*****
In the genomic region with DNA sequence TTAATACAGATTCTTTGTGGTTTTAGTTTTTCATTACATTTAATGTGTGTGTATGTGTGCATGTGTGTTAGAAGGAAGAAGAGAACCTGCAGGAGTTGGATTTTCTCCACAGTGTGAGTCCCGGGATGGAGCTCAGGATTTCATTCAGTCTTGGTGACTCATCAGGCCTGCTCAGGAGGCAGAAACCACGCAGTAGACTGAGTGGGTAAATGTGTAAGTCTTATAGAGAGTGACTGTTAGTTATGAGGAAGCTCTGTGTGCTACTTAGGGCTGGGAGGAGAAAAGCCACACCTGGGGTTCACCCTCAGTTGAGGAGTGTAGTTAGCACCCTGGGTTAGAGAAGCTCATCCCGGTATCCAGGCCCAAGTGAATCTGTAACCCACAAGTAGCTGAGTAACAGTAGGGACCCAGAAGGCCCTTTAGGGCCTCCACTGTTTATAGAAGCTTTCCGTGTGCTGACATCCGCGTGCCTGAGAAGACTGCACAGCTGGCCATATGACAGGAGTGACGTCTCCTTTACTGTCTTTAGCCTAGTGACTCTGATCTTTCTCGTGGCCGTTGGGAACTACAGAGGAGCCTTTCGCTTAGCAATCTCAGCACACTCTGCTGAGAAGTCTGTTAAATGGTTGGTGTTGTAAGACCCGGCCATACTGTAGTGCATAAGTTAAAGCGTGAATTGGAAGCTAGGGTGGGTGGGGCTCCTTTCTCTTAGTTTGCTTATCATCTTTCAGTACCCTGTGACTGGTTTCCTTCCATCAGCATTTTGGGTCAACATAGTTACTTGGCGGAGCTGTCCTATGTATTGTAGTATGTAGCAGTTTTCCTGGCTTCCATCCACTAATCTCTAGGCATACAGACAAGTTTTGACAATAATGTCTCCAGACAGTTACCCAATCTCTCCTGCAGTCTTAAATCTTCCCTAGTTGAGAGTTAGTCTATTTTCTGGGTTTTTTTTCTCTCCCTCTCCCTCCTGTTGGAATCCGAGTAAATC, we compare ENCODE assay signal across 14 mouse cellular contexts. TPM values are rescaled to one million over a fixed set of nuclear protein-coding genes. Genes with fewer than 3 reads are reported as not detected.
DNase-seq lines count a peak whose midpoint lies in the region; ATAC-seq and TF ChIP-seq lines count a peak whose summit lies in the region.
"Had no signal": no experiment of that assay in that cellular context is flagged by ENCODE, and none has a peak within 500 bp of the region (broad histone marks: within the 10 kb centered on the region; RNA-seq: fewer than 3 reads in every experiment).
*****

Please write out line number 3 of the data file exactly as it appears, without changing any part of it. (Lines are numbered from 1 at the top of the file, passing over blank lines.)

"Had no signal": no experiment of that assay in that cellular context is flagged by ENCODE, and none has a peak within 500 bp of the region (broad histone marks: within the 10 kb centered on the region; RNA-seq: fewer than 3 reads in every experiment).